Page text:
English
 
User Manual Privacy Policy Disclaimer Contact us
  Advanced SearchBrowse

Item

ITEM ACTIONSEXPORT

Released

Journal Article

Paternity assessment in rhesus macaques (Macaca mulatta): Multilocus DNA fingerprinting and PCR marker typing

MPS-Authors
There are no MPG-Authors available
External Ressource
No external resources are shared
Fulltext (public)
There are no public fulltexts stored in PuRe
Supplementary Material (public)
There is no public supplementary material available
Citation

Nürnberg, P., Sauermann, U., Kayser, M., Lanfer, C., Manz, E., Widdig, A., et al. (1998). Paternity assessment in rhesus macaques (Macaca mulatta): Multilocus DNA fingerprinting and PCR marker typing. American Journal of Primatology, 44(1), 1-18. doi:10.1002/(SICI)1098-2345(1998)44:1<1:AID-AJP1>3.0.CO;2-#.


Cite as: http://hdl.handle.net/11858/00-001M-0000-002C-18B7-D
Abstract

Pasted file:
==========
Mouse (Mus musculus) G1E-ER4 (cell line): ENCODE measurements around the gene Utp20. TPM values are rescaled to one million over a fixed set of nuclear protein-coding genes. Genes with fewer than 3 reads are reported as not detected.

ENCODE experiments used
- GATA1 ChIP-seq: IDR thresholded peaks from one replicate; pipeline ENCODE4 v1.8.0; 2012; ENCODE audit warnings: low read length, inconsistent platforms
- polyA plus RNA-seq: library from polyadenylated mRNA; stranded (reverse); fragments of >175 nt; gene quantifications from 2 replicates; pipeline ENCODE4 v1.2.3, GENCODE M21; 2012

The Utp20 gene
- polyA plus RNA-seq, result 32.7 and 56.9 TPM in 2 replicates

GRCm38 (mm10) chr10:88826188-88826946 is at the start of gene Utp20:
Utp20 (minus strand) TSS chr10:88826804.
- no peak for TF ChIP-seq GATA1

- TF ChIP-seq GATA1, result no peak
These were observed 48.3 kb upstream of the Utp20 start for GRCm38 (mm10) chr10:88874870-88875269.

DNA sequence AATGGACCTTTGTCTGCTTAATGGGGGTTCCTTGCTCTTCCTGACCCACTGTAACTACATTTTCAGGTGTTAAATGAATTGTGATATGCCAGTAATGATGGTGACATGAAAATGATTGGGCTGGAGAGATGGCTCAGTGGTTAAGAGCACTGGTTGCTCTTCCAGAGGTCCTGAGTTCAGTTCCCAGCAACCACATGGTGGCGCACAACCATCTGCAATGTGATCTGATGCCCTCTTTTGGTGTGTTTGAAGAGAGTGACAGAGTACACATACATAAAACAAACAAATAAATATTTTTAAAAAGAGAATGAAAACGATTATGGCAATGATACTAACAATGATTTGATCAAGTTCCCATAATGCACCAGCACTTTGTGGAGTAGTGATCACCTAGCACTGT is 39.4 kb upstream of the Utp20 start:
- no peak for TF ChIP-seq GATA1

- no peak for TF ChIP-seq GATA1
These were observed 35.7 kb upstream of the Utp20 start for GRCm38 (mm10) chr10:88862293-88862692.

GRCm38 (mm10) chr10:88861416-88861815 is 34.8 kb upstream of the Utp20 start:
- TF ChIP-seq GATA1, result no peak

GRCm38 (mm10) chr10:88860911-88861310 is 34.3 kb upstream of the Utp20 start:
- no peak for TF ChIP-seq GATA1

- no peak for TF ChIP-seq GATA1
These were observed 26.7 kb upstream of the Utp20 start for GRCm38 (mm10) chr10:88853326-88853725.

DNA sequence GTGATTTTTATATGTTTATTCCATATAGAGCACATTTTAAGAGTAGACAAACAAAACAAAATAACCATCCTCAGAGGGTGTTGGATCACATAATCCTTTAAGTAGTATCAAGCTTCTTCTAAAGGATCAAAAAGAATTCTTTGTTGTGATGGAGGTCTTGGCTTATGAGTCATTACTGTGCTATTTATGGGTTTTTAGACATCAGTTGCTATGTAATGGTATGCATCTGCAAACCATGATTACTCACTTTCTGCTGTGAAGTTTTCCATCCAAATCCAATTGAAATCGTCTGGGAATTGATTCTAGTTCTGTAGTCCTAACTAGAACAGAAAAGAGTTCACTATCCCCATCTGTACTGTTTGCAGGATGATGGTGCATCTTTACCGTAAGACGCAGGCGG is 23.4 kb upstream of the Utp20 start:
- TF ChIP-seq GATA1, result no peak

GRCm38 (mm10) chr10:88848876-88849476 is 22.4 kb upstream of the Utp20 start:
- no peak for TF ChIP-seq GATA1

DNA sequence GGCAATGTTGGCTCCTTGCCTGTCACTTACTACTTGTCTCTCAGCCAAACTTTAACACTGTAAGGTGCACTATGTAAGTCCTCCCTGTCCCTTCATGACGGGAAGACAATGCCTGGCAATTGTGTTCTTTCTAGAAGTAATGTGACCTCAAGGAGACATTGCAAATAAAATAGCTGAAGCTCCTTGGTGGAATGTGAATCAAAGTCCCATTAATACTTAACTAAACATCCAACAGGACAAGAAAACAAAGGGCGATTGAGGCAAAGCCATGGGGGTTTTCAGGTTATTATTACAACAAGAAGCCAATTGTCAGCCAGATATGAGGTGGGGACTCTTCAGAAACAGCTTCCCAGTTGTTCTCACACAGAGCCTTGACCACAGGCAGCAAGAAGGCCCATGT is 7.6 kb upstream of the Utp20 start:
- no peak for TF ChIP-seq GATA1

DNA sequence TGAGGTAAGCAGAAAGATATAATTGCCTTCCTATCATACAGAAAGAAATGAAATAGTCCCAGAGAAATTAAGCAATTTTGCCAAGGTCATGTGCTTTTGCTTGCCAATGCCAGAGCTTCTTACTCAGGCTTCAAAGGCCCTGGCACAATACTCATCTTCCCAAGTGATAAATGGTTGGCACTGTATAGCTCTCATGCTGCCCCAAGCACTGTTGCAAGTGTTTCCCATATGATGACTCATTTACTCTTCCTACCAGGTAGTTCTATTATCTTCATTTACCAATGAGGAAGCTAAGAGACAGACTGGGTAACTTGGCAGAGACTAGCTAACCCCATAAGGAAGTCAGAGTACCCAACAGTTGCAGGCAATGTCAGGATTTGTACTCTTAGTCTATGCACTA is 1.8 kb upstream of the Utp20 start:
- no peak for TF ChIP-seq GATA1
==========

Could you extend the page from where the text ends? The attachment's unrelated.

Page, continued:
Establishing kinship relations in primates using modern molecular genetic techniques has enhanced the ability to scrutinize a number of fundamental biological issues. We screened 51 human short tandem repeats (STRs) for cross-species PCR amplification in rhesus macaques (Macaca mulatta) and identified 11 polymorphic loci with heterozygosity rates of at least 0.6. These markers were used for paternity testing in three social groups (M, R, and S) of rhesus macaques from Cayo Santiago, Puerto Rico. Several consecutive birth cohorts were analyzed in which approximately 200 males were tested for paternity against more than 100 mother/infant pairs. Despite a combined exclusion rate of more than 99.9% in all three groups, some cases could not be solved unequivocally with the STR markers and additional testing of the MHC-associated DQB1 polymorphism. A final decision became possible through multilocus DNA fingerprinting with one or more of the oligonucleotide probes (GATA)4, (CA)8, and (CAC)5. Paternity assessment by multilocus DNA analysis with probe (CAC)5 alone was found to have limitations in rhesus macaques as regards the number of potential sires which might be involved in a given case. Multilocus DNA fingerprinting requires large amounts of DNA, and the ensuing autoradiographic patterns present difficulties in comparisons across gels and even within the same gel across remote lanes. Computer-assisted image analysis was incapable of eliminating this problem. Therefore, a dual approach to DNA typing has been adopted, using STR markers to reduce the number of potential sires to a level where all remaining candidates can be tested by multilocus DNA fingerprinting on a single gel, preferably in lanes adjacent to the mother/infant pair. Am. J. Primatol. 44:1–18, 1998. © 1998 Wiley-Liss, Inc.